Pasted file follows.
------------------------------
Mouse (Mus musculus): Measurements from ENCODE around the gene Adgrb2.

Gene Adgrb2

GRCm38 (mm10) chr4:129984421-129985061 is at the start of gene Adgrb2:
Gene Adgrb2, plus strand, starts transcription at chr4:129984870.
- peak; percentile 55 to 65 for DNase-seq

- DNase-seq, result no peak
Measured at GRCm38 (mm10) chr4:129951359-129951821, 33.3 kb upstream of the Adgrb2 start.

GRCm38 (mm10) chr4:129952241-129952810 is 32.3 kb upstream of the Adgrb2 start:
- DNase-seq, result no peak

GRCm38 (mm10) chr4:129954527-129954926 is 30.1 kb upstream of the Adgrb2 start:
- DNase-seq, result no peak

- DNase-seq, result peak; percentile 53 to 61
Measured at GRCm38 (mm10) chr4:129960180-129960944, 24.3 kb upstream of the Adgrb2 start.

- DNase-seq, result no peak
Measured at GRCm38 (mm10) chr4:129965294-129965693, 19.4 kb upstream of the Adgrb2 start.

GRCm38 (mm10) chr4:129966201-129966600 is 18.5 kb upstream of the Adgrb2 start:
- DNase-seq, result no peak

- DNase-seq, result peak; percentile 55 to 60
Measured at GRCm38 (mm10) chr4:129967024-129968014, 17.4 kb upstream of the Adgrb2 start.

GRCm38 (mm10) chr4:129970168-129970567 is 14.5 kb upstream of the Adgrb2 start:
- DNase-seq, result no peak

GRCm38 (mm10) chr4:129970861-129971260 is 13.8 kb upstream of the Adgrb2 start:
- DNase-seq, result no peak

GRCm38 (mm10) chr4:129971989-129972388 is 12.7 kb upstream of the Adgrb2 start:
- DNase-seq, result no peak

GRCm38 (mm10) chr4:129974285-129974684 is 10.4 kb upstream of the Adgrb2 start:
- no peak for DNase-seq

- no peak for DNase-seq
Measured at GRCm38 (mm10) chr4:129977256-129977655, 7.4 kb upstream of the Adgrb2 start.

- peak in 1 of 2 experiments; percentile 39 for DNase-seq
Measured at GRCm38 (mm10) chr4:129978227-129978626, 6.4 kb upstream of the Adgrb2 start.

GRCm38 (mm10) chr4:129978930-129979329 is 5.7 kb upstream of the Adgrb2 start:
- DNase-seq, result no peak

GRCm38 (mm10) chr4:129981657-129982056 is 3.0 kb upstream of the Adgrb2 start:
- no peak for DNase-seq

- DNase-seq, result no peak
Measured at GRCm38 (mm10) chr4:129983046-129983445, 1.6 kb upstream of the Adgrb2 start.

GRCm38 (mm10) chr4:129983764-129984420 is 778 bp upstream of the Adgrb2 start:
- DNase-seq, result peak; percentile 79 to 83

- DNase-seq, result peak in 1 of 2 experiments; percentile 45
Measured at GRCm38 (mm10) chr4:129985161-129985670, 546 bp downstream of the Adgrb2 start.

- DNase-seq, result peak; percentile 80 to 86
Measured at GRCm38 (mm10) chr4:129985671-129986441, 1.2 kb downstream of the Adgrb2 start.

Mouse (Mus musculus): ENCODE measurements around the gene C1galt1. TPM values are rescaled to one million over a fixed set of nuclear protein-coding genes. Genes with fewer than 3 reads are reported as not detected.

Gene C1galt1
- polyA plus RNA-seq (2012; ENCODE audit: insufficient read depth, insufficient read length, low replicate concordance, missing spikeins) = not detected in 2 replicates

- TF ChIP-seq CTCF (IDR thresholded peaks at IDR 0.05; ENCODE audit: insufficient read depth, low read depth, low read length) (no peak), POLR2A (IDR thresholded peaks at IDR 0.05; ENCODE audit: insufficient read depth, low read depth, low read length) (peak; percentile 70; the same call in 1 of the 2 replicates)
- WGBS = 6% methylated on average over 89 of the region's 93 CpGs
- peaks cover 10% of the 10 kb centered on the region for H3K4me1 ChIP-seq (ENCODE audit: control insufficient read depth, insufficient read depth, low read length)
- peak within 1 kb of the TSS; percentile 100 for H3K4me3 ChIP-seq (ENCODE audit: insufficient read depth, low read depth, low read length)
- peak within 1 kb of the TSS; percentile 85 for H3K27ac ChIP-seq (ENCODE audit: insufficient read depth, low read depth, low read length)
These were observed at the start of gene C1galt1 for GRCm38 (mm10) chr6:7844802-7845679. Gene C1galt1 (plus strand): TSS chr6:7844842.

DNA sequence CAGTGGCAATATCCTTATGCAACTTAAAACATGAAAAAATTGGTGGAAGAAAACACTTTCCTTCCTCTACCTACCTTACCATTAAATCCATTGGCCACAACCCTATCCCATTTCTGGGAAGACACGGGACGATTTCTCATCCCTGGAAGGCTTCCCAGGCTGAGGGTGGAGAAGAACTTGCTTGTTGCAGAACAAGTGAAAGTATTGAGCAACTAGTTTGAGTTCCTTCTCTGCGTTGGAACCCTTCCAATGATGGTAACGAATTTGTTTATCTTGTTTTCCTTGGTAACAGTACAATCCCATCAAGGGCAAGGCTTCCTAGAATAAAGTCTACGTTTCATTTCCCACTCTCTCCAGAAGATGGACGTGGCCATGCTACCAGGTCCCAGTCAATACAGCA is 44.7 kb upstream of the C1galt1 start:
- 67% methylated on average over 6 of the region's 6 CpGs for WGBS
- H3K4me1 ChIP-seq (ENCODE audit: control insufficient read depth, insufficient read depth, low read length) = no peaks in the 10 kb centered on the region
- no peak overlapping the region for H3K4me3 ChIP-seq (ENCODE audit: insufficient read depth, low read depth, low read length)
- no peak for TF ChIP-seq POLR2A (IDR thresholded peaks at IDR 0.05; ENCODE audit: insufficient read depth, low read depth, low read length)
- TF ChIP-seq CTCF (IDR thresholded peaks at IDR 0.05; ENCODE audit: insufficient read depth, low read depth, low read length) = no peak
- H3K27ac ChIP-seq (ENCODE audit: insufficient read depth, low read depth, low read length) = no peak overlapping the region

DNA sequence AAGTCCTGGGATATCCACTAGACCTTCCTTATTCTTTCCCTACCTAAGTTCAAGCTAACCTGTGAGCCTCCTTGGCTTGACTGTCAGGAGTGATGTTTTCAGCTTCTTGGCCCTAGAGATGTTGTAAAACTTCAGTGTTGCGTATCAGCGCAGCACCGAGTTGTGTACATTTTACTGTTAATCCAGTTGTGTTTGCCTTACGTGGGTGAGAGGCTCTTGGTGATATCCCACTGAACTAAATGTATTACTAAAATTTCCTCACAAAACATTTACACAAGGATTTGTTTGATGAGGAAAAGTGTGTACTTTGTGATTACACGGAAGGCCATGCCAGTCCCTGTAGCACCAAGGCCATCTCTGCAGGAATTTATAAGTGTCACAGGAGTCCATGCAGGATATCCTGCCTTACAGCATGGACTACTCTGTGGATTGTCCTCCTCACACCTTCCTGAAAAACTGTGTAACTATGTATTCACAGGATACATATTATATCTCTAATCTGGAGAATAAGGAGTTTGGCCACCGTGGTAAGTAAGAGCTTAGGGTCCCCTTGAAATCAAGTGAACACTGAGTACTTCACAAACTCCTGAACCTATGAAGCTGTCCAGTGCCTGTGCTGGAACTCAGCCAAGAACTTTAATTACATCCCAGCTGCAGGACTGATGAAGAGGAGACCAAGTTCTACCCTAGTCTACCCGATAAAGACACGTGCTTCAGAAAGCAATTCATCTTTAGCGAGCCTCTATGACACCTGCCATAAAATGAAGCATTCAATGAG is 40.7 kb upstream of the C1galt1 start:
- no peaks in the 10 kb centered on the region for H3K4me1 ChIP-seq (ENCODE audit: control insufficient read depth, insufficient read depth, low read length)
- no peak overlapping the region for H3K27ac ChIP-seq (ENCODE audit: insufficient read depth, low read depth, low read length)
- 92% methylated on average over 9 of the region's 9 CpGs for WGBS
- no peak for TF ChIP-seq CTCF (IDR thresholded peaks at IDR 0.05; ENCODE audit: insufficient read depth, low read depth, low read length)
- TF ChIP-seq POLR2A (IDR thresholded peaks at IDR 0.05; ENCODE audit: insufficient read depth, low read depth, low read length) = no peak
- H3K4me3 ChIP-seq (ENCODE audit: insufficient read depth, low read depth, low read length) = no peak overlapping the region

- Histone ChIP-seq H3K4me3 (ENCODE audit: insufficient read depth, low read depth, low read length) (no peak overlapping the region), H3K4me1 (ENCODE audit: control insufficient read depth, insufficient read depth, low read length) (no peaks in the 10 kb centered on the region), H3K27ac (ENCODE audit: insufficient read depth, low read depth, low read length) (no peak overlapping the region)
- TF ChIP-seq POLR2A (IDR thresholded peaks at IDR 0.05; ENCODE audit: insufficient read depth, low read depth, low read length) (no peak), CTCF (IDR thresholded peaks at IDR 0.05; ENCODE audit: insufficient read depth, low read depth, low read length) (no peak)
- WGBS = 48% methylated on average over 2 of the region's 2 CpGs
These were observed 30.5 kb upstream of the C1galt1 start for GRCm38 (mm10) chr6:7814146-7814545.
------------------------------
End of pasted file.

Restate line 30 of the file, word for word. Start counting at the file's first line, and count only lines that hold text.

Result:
- peak in 1 of 2 experiments; percentile 39 for DNase-seq